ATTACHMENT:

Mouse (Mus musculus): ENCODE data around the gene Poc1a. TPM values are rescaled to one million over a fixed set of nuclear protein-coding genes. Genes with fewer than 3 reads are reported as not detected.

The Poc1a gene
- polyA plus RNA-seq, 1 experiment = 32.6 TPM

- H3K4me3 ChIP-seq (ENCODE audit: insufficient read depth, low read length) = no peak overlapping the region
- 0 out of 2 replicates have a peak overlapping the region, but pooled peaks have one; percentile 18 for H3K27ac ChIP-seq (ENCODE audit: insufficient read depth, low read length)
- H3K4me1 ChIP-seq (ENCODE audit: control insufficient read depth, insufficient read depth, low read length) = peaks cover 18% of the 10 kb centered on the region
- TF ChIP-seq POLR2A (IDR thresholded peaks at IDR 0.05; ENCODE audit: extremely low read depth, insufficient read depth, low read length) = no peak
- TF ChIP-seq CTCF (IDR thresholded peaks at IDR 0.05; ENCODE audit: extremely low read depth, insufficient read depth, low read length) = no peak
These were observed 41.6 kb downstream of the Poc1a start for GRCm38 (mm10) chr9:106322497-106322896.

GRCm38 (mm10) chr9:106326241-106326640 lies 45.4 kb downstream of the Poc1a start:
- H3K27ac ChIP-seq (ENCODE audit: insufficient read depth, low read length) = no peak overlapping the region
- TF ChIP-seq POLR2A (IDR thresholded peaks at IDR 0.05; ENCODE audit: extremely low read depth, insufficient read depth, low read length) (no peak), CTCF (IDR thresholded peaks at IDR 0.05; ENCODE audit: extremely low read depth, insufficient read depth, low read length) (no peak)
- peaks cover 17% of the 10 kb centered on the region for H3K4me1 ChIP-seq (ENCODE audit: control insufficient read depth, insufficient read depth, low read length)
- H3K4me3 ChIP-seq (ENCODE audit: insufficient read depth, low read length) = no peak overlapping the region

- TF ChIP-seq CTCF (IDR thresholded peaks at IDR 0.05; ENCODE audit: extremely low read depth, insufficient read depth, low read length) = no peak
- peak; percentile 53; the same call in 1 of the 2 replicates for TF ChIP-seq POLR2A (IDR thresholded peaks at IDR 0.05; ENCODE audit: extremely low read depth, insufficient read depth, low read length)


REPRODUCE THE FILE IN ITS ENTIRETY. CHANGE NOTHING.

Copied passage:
Mouse (Mus musculus): ENCODE data around the gene Poc1a. TPM values are rescaled to one million over a fixed set of nuclear protein-coding genes. Genes with fewer than 3 reads are reported as not detected.

The Poc1a gene
- polyA plus RNA-seq, 1 experiment = 32.6 TPM

- H3K4me3 ChIP-seq (ENCODE audit: insufficient read depth, low read length) = no peak overlapping the region
- 0 out of 2 replicates have a peak overlapping the region, but pooled peaks have one; percentile 18 for H3K27ac ChIP-seq (ENCODE audit: insufficient read depth, low read length)
- H3K4me1 ChIP-seq (ENCODE audit: control insufficient read depth, insufficient read depth, low read length) = peaks cover 18% of the 10 kb centered on the region
- TF ChIP-seq POLR2A (IDR thresholded peaks at IDR 0.05; ENCODE audit: extremely low read depth, insufficient read depth, low read length) = no peak
- TF ChIP-seq CTCF (IDR thresholded peaks at IDR 0.05; ENCODE audit: extremely low read depth, insufficient read depth, low read length) = no peak
These were observed 41.6 kb downstream of the Poc1a start for GRCm38 (mm10) chr9:106322497-106322896.

GRCm38 (mm10) chr9:106326241-106326640 lies 45.4 kb downstream of the Poc1a start:
- H3K27ac ChIP-seq (ENCODE audit: insufficient read depth, low read length) = no peak overlapping the region
- TF ChIP-seq POLR2A (IDR thresholded peaks at IDR 0.05; ENCODE audit: extremely low read depth, insufficient read depth, low read length) (no peak), CTCF (IDR thresholded peaks at IDR 0.05; ENCODE audit: extremely low read depth, insufficient read depth, low read length) (no peak)
- peaks cover 17% of the 10 kb centered on the region for H3K4me1 ChIP-seq (ENCODE audit: control insufficient read depth, insufficient read depth, low read length)
- H3K4me3 ChIP-seq (ENCODE audit: insufficient read depth, low read length) = no peak overlapping the region

- TF ChIP-seq CTCF (IDR thresholded peaks at IDR 0.05; ENCODE audit: extremely low read depth, insufficient read depth, low read length) = no peak
- peak; percentile 53; the same call in 1 of the 2 replicates for TF ChIP-seq POLR2A (IDR thresholded peaks at IDR 0.05; ENCODE audit: extremely low read depth, insufficient read depth, low read length)